Wrapping Our Arms Around Foster Families

Approximately 1,000 children in Shelby County are waiting for a foster family, and the Lord calls us to care for these children (James 1:27). Families at Bellevue are obeying that call as they receive kids with love and acceptance. But while they love on these kids, it can seem like they’re doing it all by themselves. Foster parents also need to feel loved, supported, seen, and “wrapped around.”

What does it mean to wrap around a foster family? It’s rallying around a family as they walk through the ups and downs of foster care. At Bellevue, this is done through a Serve Out Pathway called WRAP Ministry: a team of 10–12 members serving a foster family through Words of affirmation, Respite care, Acts of service, and Prayer.

Team members WRAP around foster families in a variety of ways, called lanes. There are two or three team members in a lane, depending on their passions and skills. Some people send encouraging texts (Words of affirmation). Some people watch the kids so parents can have a date night (Respite care). Some people provide a meal for the family or mow the lawn (Acts of service), and others present requests before the Lord (Prayer).

When Jamie Reed and her husband were fostering, those four things meant the world. In 2016, they began fostering two boys who later became their adopted sons. A lot of those years were spent in “survival mode,” Jamie described.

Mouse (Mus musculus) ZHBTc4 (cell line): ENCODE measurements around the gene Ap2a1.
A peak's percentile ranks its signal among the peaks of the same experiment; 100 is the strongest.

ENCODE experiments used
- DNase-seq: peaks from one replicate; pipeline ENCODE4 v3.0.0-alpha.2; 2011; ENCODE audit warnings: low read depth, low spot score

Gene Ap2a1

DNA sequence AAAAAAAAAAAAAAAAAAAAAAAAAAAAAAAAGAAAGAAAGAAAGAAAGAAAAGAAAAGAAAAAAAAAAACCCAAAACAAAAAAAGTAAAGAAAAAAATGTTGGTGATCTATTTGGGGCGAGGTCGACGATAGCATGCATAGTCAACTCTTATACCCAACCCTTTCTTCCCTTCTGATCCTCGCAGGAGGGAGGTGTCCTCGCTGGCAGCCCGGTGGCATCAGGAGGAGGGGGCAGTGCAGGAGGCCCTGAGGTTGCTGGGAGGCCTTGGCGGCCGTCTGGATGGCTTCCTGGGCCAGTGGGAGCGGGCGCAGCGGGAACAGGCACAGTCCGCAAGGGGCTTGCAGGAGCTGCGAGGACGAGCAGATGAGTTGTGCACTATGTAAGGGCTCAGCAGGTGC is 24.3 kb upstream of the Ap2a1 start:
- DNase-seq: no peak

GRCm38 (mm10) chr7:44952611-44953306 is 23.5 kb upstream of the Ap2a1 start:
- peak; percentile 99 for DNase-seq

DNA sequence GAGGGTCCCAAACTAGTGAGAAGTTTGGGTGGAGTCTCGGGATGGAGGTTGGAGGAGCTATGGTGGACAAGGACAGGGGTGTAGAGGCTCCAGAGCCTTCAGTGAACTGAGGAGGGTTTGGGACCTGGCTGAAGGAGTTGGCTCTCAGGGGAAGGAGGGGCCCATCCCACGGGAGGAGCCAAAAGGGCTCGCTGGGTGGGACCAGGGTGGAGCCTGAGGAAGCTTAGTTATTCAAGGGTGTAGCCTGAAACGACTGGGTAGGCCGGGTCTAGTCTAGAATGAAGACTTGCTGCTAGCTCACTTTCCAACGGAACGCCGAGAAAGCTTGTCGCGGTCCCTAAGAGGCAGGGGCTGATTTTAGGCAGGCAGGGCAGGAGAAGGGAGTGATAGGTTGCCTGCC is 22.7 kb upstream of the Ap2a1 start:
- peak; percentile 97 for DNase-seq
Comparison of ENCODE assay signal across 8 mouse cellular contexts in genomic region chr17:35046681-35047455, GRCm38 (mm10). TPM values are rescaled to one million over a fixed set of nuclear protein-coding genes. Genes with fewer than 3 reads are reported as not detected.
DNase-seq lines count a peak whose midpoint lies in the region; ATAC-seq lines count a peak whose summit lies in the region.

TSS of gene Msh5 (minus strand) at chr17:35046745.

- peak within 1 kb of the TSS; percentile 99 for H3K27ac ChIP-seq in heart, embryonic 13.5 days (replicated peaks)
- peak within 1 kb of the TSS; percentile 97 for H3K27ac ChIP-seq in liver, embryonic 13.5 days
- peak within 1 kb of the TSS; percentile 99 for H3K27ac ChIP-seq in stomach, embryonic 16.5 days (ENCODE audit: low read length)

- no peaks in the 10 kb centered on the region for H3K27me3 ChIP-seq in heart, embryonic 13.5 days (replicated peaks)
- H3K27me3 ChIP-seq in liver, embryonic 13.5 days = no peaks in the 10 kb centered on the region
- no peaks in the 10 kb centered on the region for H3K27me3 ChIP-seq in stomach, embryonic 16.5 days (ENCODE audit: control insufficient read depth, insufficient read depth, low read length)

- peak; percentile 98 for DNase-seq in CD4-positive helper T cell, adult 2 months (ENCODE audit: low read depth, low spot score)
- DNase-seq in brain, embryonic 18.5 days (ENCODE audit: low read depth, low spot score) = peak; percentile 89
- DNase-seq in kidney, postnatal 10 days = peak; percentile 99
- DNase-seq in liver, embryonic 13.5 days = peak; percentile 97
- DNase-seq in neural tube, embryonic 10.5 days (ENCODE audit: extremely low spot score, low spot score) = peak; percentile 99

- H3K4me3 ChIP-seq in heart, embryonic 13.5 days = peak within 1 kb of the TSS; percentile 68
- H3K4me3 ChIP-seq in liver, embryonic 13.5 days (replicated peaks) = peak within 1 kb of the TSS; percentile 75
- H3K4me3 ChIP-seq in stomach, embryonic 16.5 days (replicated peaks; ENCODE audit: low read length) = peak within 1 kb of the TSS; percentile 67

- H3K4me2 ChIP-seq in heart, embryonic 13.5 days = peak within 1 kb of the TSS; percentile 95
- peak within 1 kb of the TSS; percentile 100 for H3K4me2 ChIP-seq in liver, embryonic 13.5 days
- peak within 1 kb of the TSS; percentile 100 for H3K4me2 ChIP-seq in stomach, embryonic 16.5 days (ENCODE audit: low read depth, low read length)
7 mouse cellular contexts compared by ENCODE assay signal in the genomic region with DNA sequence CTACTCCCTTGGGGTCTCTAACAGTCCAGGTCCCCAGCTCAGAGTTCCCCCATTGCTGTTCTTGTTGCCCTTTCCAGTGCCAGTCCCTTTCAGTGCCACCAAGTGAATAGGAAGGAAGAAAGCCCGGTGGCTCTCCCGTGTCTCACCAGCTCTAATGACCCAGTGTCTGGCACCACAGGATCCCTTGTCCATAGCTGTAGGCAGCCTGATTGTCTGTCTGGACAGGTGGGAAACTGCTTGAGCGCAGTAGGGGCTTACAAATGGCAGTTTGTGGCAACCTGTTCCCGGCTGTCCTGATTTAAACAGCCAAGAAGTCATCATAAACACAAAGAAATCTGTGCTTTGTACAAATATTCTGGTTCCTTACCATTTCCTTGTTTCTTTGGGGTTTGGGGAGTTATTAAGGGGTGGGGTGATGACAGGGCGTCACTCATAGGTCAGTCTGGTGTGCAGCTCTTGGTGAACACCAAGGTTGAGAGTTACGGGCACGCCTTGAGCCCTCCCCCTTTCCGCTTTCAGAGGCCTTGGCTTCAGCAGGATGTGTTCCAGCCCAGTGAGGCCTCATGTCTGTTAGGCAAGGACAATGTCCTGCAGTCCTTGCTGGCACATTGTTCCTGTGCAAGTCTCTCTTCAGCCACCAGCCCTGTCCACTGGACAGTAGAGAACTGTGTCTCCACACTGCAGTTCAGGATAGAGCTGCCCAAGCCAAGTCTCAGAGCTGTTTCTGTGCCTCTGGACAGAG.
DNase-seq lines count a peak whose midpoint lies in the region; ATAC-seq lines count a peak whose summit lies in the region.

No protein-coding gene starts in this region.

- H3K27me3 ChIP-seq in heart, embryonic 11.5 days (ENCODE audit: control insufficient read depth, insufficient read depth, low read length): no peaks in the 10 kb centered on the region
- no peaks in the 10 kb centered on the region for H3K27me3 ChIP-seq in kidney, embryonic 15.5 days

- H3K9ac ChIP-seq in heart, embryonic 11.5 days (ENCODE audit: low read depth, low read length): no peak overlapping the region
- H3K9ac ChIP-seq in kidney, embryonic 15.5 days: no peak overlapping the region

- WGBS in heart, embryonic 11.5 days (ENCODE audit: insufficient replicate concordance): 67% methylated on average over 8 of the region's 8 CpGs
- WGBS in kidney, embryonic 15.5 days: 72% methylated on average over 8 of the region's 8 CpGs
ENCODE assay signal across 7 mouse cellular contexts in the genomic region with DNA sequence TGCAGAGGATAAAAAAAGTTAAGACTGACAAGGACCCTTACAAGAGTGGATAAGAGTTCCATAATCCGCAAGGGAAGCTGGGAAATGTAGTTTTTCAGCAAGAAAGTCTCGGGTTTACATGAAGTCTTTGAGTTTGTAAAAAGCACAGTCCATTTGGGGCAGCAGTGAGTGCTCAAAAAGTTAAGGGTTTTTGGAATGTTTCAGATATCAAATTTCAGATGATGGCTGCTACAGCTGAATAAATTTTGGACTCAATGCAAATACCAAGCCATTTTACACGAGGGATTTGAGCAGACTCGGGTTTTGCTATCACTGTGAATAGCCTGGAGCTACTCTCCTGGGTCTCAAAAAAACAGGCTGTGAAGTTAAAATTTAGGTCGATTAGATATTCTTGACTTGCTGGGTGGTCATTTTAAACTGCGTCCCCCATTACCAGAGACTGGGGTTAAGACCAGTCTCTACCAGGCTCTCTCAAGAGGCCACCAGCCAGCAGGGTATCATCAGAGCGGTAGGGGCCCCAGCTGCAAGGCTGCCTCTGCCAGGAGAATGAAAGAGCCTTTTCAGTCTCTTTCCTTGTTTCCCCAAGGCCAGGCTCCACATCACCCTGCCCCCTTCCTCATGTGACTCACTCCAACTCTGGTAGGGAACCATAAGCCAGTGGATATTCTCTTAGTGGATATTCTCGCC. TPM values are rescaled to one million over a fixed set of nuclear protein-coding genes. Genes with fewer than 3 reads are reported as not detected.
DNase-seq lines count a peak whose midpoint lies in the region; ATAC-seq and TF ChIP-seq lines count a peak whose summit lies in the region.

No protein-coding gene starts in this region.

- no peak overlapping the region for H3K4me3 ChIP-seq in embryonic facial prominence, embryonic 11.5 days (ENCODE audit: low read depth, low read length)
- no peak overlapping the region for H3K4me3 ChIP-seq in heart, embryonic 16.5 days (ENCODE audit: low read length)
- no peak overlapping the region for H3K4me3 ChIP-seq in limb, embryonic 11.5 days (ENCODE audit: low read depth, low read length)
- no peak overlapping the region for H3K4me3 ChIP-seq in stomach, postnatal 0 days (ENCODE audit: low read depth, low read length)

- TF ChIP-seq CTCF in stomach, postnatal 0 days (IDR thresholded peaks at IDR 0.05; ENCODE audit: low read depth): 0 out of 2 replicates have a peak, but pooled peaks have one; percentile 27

The reality is that foster parents have a completely different experience than the average parent. They care for kids who are going through hard things, and it can be very isolating.

“The statistics of families that burn out while fostering are really alarming. A lot of families close their homes within a year,” Jamie explained.

Jamie went on to clarify the reason for this, and it’s not always because of relational issues with the kids or foster parents no longer wanting kids in their home.

“It’s because it’s really hard to do it alone,” she said.

Jamie found out about Bellevue’s WRAP Ministry after she had adopted her two boys, and she very quickly knew she wanted to be involved because she knew the impact the ministry could have. She began serving administratively and connecting Bellevue’s Life Groups to the ministry.

“I realized if WRAP Ministry had been around when we were fostering or in more crisis moments with our kids, what a difference it would have made,” Jamie said.

Community and support are lifelines for foster families. Giving them a space to ask for help is invaluable. People are meant to live in community, so fostering isn’t something that should be done alone.

“I mean, that’s how God designed us to live,” Jamie said. “You experience so much more peace and joy when there are people that are coming alongside you.”

It’s not only up to foster families to answer the Lord’s command to “look after orphans in their distress” (James 1:27). It’s a team effort.

Not every family may feel that call to have children in their home, but every family is called to do something,” Jamie said. “And this ministry allows everyone to get in on what God is doing in the redemption story of these kids.”

As we approach Missions Week 2024, we will share many ways you can serve locally. WRAP Ministry is just one of Bellevue’s Serve Out Pathways and a key way we show compassion to the people in our city. Click here to visit our Serve Out Pathways page and learn more about ministering to foster families.